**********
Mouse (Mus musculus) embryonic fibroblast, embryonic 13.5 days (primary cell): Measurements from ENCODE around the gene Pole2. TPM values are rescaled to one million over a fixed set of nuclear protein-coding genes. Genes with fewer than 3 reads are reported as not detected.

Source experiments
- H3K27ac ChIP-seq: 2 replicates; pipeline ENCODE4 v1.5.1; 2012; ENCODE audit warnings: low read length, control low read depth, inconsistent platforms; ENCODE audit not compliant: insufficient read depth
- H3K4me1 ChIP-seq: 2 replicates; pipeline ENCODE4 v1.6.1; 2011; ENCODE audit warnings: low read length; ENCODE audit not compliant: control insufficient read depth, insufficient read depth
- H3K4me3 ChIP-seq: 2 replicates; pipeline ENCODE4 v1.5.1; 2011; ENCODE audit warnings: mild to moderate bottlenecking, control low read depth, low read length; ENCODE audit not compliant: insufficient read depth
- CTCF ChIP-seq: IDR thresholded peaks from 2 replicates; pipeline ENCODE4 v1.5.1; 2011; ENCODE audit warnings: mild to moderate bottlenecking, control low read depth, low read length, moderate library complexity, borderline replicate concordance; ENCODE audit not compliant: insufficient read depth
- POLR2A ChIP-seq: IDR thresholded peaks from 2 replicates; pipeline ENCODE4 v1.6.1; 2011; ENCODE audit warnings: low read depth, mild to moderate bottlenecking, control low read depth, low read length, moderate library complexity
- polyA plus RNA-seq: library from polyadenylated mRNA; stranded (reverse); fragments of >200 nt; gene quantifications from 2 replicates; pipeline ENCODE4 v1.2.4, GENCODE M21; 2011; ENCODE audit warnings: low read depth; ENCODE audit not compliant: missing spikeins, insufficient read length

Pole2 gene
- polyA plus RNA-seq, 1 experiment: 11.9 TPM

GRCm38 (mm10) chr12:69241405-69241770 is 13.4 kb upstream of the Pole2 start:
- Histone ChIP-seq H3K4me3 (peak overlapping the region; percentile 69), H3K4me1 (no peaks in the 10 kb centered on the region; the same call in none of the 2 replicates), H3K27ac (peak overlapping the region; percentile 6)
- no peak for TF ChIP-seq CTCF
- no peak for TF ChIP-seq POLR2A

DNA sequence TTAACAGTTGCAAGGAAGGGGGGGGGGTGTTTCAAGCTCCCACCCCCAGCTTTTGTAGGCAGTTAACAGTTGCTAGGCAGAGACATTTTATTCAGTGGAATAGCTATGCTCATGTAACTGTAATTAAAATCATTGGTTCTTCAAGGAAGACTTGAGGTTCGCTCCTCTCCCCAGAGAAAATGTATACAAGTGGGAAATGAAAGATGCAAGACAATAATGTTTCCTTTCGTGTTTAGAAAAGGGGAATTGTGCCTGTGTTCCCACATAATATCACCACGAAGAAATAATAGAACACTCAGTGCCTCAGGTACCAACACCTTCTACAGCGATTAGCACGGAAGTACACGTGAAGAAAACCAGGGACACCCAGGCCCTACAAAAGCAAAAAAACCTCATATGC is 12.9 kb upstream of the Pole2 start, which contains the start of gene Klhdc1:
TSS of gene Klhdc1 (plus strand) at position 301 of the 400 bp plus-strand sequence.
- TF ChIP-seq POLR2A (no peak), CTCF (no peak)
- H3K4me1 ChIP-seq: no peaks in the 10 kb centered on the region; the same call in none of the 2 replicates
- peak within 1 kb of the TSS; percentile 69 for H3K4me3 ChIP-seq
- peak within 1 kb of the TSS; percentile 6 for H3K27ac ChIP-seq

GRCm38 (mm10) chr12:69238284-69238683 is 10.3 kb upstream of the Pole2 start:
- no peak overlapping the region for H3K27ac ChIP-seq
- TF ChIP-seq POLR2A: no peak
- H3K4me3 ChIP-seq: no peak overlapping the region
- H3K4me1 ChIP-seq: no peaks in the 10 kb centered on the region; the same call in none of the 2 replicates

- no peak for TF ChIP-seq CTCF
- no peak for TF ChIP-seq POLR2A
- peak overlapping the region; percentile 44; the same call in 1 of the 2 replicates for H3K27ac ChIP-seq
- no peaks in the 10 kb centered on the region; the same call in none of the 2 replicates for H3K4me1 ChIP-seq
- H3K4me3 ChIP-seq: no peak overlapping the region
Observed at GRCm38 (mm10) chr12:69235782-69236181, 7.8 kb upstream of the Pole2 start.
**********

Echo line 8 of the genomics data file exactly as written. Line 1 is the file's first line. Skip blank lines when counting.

- polyA plus RNA-seq: library from polyadenylated mRNA; stranded (reverse); fragments of >200 nt; gene quantifications from 2 replicates; pipeline ENCODE4 v1.2.4, GENCODE M21; 2011; ENCODE audit warnings: low read depth; ENCODE audit not compliant: missing spikeins, insufficient read length